This poor photo [right] is of a large mountain bike; essentially all it needed was new inner tubes as they were split. I thought I could pinch at least one from a parts bike, but it turned out to have 26" wheels. I also had to work my WD40-magic on the rims, again, the braking surfaces at least. Once the tyres were pumped up, the wheel hubs adjusted, and the chain given some lubrication, a quick test ride revealed all was in order; the gears shifted fine with no adjustment needed.

There have been a couple of bikes I have not been able to repair this year.

The first one is an Emmelle Rapier. This bike simply needed too many replacement parts (a rear derailleur and gear shifter and a tyre to name a few), and given that the frame was pretty rusty (albeit only surface rust), it was deemed that it wasn't worth throwing the required money at it to get it roadworthy as it wouldn't look the part at the end of it. This was a shame for me because seeing the Emmelle brand was quite nostalgic for me as this was a popular brand from my youth and I once owned an Emmelle branded BMX. All was not lost though; I used one of the tyres/inner tubes on another bike.

Another bike I couldn't fix was a strange one; it was one of the newer bikes but it transpired that the rear wheel had suffered bearing damage at some point and someone else had dismantled the axel. From what I could determine some parts were missing from the axel and not only was one side of cage-bearings destroyed, so was the cup/cone part of the wheel. Because this was a bike with disc brakes and a non-Shimano rear hub, and I couldn't figure out what was exactly missing/damaged, all I could say was that it needed a new back wheel and that buying one for it probably wasn't worth it. Another option would be to convert the bike to a e-bike as the kits include a wheel, but again, it would need to be a disc brake version.

This small Muddyfox mountain bike needed next to nothing doing to it:

This Apollo Gradient also looked quite smart and was in good condition, I mainly just put the saddle down ready for the new owner (kids grow out of their bikes and so the saddle has generally worked its way up, and the new owner needs to start out with it at a lower position):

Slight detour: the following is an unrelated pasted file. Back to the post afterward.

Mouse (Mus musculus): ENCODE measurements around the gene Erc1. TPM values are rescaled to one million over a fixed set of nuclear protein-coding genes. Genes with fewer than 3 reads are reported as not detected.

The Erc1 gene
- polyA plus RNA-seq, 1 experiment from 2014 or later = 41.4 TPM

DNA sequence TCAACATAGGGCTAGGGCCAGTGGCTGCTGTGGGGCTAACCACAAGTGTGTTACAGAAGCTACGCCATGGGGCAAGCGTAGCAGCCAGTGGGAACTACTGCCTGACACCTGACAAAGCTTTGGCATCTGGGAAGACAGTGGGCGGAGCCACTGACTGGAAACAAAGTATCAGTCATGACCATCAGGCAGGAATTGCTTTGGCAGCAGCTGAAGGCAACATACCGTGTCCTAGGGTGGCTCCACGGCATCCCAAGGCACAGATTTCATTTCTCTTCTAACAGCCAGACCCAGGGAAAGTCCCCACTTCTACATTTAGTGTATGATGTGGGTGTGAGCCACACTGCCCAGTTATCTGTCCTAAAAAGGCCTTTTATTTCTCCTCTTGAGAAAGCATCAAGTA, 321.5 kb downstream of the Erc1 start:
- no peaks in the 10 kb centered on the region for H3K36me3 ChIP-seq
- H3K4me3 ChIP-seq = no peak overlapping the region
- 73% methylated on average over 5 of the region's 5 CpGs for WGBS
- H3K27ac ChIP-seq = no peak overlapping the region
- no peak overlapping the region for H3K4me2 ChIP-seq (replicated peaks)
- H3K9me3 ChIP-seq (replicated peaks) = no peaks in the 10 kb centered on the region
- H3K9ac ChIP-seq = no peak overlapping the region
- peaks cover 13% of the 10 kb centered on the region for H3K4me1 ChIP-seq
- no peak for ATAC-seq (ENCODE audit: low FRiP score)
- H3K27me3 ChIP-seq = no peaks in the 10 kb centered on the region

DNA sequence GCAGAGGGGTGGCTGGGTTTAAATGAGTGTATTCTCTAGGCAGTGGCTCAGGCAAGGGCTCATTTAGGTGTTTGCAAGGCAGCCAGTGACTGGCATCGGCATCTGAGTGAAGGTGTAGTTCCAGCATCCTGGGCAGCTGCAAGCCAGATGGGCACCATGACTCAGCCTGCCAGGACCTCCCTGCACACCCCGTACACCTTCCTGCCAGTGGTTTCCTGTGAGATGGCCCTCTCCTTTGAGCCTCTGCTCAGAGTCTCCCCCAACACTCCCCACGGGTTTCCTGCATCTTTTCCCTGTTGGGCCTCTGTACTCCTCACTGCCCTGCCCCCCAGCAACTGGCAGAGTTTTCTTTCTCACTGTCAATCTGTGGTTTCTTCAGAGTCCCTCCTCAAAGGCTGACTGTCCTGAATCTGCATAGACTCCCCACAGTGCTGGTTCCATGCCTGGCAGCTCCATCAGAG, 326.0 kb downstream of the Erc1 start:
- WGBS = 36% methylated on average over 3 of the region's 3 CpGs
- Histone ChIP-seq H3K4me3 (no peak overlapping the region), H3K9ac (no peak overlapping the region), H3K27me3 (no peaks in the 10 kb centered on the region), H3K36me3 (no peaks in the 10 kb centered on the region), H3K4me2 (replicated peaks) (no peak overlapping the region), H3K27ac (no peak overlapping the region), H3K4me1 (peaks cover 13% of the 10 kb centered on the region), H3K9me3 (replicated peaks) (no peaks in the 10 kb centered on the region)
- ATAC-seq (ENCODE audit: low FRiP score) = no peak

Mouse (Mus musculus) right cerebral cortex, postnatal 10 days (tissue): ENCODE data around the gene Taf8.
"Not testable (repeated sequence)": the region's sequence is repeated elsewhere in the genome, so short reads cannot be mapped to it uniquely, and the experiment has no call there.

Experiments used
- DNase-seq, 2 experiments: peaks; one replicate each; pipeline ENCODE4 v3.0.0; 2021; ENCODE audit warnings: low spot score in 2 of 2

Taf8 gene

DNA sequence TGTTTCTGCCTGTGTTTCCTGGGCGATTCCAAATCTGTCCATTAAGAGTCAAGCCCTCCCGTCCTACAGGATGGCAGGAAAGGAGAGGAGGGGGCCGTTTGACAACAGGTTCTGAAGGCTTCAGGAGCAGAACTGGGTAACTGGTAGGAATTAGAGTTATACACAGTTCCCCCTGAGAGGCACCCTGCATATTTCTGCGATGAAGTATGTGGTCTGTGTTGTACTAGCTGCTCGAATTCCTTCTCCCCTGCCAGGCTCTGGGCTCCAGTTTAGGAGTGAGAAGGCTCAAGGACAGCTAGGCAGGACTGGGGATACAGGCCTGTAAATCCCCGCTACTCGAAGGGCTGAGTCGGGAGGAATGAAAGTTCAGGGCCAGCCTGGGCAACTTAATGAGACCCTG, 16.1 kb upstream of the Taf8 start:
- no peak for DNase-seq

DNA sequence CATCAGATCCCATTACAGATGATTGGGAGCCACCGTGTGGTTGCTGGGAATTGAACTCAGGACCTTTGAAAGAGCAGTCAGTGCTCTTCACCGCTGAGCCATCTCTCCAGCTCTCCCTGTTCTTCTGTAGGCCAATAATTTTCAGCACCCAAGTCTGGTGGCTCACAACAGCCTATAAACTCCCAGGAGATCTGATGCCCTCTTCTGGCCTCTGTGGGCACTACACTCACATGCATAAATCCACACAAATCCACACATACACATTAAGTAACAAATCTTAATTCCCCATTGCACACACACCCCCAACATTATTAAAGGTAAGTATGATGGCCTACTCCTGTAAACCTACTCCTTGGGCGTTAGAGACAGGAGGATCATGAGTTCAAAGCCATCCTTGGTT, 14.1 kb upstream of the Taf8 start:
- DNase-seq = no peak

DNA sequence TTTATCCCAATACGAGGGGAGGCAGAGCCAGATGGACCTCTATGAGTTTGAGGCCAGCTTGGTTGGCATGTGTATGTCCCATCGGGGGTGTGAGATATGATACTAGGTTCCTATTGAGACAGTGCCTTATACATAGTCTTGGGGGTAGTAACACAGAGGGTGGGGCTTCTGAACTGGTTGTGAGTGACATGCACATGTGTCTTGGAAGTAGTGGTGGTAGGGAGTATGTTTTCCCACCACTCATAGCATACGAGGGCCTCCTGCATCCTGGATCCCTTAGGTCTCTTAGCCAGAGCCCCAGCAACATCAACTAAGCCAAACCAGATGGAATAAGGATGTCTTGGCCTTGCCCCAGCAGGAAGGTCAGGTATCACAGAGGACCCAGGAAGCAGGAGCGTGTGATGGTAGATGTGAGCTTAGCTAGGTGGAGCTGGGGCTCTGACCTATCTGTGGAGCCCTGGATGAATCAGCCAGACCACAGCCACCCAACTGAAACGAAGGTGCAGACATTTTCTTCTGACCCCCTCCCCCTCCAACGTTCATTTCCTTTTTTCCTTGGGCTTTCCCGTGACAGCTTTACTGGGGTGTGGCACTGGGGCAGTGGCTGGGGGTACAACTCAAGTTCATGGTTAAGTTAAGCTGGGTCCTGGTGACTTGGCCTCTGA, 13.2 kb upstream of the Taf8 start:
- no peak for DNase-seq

A red Apollo needing similar treatment:

This next bike reminded me of the R.E.W. Reynolds from earlier in the year. This one is an old Raleigh but was in a sound mechanical condition and really only needed a repleacement mudguard bolt fitting - someone had evidently replaced it with a regular nut and bolt which they'd drilled a hole through for the mudguard stay, but this was not tight and when I attempted to tighten it, it snapped (the hole wasn't quite central to the bolt so it was weak on one side) - a simple fix with the correct part sourced from ebay.

Fast-forward to November and a couple of other bikes came in; a cheap and crusty "Westbeach" BMX and a somewhat reasonable Apollo Saxon mountain bike.

The BMX will need a chain, a brake lever, brake pads and possibly other braking components (the mechanism on the handlebar stem that allows the handlebars to do a full 360 also looks iffy), along with a saddle. It could also do with some new handlebar grips, and a de-rusting and lick of paint on the chain-ring to make it look like it's not going to fold in on itself on the first heavy-footed pedal-stroke. There is also a combination lock round the frame... I'll either take a hacksaw to it or sit and work my way through the combinations...

The Apollo Saxon also requires a chain, handlebar grips, and brake pads, but other than that it might be good to go.